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19 Apr
Victory at Sea: US Navy Fleet

Victory at Sea: US Navy Fleet

We’re taking an in-depth look into the histories of each vessel found within each of our Victory at Sea fleet boxes, starting with the US Navy. 

New Mexico-class Battleship – USS New Mexico 1941-42

USS New Mexico (BB-40) was the lead of her class of battleship and served with the United States Navy between 1918 and 1946. She was the first ship with a turbo-electric transmission, capable of a cruising speed of 10 knots. She served as an escort to President Woodrow Wilson’s voyage to Brest, France, for the signing of the Treaty of Versailles. She operated repeated exercises in Pacific and Atlantic waters in the interwar period and received major modernisation between 1931 and 1933.

Initially, in World War II, the vessel was involved in neutrality operations in the Atlantic. This soon changed after the attack on Peral Harbor. She returned to the Atlantic and participated in shore bombardments including at Attu and Kiska, Tarawa, the Marshall Islands, the Mariana and Palau Islands Leyte, Luzon and Okinawa. She also performed escort duties, patrols and received refits during this period. USS New Mexico was subject to repeated kamikaze attacks during her WW2 service, which inflicted heavy damage and loss of life. However, she persevered and was present in Tokyo Bay for the Japanese surrender that officially ended the war.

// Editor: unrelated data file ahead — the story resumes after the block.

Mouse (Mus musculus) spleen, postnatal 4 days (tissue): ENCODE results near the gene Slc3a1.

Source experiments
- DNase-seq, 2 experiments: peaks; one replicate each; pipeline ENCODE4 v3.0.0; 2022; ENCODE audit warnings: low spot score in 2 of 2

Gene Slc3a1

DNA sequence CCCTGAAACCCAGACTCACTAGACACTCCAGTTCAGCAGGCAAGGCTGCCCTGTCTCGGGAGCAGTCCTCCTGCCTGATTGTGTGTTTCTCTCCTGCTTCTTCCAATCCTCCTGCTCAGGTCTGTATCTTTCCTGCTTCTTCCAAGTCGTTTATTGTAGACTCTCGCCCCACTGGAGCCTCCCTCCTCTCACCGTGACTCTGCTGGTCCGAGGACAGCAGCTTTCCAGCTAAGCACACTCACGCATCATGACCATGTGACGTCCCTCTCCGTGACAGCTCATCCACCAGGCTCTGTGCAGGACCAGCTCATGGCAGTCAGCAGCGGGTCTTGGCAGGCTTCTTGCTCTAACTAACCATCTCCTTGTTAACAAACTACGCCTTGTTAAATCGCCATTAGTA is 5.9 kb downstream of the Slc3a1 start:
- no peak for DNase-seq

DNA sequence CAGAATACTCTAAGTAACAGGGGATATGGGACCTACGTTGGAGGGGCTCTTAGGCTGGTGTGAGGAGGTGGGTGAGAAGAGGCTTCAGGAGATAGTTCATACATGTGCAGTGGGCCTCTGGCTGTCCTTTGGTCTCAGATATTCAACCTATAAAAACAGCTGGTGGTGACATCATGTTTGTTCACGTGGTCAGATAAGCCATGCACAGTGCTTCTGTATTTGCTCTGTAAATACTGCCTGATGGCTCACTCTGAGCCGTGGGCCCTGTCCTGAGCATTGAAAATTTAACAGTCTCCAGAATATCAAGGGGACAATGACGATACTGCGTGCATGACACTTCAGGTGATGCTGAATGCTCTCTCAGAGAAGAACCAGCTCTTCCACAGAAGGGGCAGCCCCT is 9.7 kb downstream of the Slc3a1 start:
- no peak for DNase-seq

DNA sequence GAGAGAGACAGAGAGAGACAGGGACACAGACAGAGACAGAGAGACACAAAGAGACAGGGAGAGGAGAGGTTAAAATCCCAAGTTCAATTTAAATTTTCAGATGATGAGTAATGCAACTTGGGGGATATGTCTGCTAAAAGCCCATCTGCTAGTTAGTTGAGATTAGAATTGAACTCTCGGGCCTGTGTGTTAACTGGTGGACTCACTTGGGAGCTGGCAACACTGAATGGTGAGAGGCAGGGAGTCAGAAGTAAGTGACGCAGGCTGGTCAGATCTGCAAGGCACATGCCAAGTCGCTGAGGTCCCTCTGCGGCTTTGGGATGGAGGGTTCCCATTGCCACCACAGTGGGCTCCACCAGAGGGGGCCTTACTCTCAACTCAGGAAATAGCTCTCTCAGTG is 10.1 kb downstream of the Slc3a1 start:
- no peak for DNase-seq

Essex class Carrier – USS Essex 1944

Built during World War Two, USS Essex was the lead of her class of aircraft carriers. She was commissioned in December 1942 and went on to serve in several campaigns in the Pacific Theatre of operations. For her efforts, she received the Presidential Unit Citation and 13 battle stars. She operated right until the finale of the war, participating in the final raids against the Japanese home islands between 10 July to 15 August 1945.

Though already moderately armed, the primary offensive capability of a carrier was, of course, its aircraft, known as “Sunday Punch”. This comprised up to 36 fighters, 36 dive bombers and 18 torpedo bombers. Typically, the standard fighter would be the Grumman F6F Hellcat, the dive-bomber/scout the Curtiss SB2C Helldiver and the torpedo bomber the Grumman TBF Avenger as the torpedo bomber.

At the close of the war, Essex was decommissioned but modernized and recommissioned in the 1950s, serving as an anti-Submarine carrier. During this time, she participated in the Korean War and was key in the Cuban Missile Crisis. She also has the distinction of being the primary recovery carrier for the Apollo 7 space mission.

Northampton-class Cruiser – USS Houston 1940

Originally conceived as a light cruiser, USS Houston (second of her name) was reclassified as a heavy cruiser early in her life, serving in the 1930s to protect American interest in the China-Japan war of 1931 and later transporting President Roosevelt on special ‘cruises’.

On the night of the Pearl Harbour attack, Houston departed Panay Island for Australia joining the American-British-Dutch-Australian naval force at Surabaya. She participated in the Battle of Makassar Strait, shooting don four Japanese aircraft. Thereafter she was part of the Timor Convoy, shooting down 7 out of 44 aircraft in the second of two attacks. As a result, she was absent from the attack on Darwin of 19 February 1942.